Wie Es Eigentlich Gewesen

“How it actually was:” Leopold von Ranke’s call to historians to stick with nothing but the facts, while using all sources available. Von Ranke urged his students and peers to write history as it happened according to the documents, to eschew the speculation and slant found in works such as Gibbon’s Decline and Fall of the Roman Empire or the nationalist histories then coming into vogue. It is a challenge that historians still struggle with – how do you write objective history?One of the required grad school courses that I took was a historiography course: the history of writing history. The professor explained that there is art and craft in writing history, as well as the necessity of sticking to pure facts. One grad student (who was eventually voted ‘most likely to have hit contract put on him by archivists’) announced that high school students could writer better history than “professional” historians because the high school student didn’t know enough to have opinions. To which the prof replied that an almanac is not pure, unbiased history, either, in a tone that suggested the grad student should hush up and listen. If one is looking for “pure facts” alone, then the enormous “Timetable of History” is probably of great use – but it does not include everything that happened. The very act of selecting which events were the most important is an exercise in discernment and opinion.

Can one write pure, objective, Dragnet-style history? Not really. Writers are influenced by so many things in their lives and environments (and in the materials available) that pure, absolutely opinion and bias free history cannot be written. What a historian can do is 1) be as fair as possible, 2) use all available material from both (or all) sides of the matter and 3) be honest about his/her/its opinions on the topic.

For example: Geoffrey Wawro writes about the Habsburg Empire and society and the military in central Europe, focusing on the period between 1800 and 1919. He writes very well. He also has an intense dislike of the Habsburg monarchy. It shows in his writing, most strongly in his recent book about the first year of WWI. I’d like his stuff more if he toned down his animosity, but the reader can tell quickly what Wawro’s take is and he is very careful to present the archival sources and to have material to support his arguments. However, I’d recommend Barbara Tuchman’s The Guns of August to a general reader before I’d suggest Wawro. Tuchman has less about the Eastern Front but is also far less biased (or rather, her bias shows far less strongly and doesn’t tip into ridicule). Ring of Steel by Watson does a better job of presenting the forces that pushed (pulled, tipped) Austria into War and the results. And Norman Stone’s book about the Eastern Front describes in depressing detail (because of the subject, not because of the writing) how the Austrian Army fared in the opening of WWI (and beyond). In none of the latter books do the Austrians come across as saints (there were none, aside perhaps from the Belgians and the civilians caught between the armies). Wawro’s book is useful, but not one I’d recommend to a general reader without mentioning a few caveats.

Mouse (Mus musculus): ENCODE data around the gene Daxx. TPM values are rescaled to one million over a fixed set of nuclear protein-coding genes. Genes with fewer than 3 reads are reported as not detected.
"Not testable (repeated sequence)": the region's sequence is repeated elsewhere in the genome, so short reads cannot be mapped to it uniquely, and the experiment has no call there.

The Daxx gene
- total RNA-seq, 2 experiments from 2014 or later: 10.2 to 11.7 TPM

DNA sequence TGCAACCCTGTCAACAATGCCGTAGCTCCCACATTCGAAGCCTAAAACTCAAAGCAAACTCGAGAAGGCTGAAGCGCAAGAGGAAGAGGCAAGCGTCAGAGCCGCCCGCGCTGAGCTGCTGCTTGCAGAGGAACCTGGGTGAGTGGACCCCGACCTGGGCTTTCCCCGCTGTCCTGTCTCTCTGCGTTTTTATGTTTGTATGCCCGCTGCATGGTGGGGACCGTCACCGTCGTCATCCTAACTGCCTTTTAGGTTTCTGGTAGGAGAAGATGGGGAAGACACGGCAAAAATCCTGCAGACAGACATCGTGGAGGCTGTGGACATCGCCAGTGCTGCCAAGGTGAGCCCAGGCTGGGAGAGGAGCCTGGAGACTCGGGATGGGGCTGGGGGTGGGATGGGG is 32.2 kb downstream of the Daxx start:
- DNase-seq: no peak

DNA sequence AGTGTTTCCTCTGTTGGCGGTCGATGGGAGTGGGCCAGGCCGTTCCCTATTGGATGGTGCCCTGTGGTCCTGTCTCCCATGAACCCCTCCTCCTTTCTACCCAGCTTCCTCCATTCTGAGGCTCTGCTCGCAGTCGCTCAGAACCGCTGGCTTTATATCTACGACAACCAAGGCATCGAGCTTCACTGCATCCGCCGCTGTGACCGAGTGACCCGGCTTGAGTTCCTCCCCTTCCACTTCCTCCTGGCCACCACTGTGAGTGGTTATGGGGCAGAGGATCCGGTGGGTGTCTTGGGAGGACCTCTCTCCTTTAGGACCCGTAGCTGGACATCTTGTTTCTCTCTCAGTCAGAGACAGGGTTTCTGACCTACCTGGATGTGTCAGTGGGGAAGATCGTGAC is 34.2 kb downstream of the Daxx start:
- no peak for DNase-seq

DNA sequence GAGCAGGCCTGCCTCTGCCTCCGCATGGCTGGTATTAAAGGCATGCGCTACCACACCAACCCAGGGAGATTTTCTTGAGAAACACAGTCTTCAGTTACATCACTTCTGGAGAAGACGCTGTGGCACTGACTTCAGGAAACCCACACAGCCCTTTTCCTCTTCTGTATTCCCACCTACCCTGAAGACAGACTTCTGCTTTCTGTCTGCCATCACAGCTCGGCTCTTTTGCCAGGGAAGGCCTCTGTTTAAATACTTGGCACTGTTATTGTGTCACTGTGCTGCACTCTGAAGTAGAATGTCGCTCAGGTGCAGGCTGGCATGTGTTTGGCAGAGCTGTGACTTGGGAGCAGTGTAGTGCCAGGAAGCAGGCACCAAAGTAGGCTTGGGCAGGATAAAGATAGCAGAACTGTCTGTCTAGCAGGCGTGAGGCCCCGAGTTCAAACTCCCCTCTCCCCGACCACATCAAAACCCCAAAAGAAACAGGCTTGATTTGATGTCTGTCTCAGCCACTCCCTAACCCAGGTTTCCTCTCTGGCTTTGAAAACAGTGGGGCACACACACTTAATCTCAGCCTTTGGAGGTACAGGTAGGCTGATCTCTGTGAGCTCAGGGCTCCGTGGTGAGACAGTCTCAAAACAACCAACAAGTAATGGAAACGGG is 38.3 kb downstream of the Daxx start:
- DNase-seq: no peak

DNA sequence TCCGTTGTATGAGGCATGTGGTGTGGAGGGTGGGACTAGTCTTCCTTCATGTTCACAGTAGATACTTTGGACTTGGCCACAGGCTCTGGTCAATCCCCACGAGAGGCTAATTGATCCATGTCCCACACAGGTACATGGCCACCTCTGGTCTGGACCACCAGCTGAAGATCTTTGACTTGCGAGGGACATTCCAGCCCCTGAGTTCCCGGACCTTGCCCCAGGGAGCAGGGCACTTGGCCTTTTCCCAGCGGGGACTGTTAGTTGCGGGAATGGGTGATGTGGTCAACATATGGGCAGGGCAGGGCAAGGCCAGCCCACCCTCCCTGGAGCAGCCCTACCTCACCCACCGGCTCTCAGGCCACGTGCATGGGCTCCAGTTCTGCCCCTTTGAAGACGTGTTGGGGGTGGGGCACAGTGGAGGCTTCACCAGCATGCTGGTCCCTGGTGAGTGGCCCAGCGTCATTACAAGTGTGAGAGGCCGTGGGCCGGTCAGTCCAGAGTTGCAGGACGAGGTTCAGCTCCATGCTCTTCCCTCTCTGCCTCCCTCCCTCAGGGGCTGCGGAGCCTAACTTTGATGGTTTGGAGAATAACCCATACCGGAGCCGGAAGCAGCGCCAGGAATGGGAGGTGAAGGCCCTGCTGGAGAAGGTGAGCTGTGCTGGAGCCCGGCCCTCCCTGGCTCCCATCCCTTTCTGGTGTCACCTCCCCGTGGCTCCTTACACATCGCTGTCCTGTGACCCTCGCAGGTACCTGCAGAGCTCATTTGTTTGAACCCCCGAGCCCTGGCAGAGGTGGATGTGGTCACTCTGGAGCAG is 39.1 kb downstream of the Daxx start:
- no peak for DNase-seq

A lack of objectivity can also stem from the source material used. Donald Worster’s classic (and rightly a classic) Dust Bowl is about how certain economic patterns, when combined with drought, led to the dust bowl in the 1930s. He drew heavily on US government documents and other sources that were available at the time he wrote (1973). What he did not take into account, one suspects in part because the writers’ philosophy dovetailed with his hypothesis, was that the US government report writers and observers included many who wanted to depopulate the Great Plains and had discussed their reasons why in the USDA Yearbook of Agriculture in 1926. They focused on the “poor farming practices” and “bad habits” and “inefficient land use” of the time and recommended returning the High Plains to grass. Goeff Cunfer, 30 years after Worster, used a much larger variety of sources, and the GIS (Geographic Information System) tools now available, and reached a very different conclusion: drought caused the Dust Bowl. Certain farming techniques did increase erosion in specific areas, but the over-expansion of wheat during the “Great Plow-Up” of the 1920s did not cause the soil to move. Worster’s book is much easier to read. Cunfer’s is better history in terms of sources and testing the hypothesis. Both are still worth studying and add to our body of knowledge and understanding of the Dust Bowl drought and how it affected humans.

There is no such thing as being able to tell history “as it truly was.” We can get as close as possible, and do as much as we can to minimize our personal opinions about events and characters, but there is much we will never know, can never know, and can’t shed ourselves of. That doesn’t make us bad historians, but it should make us careful ones.

 

 

 

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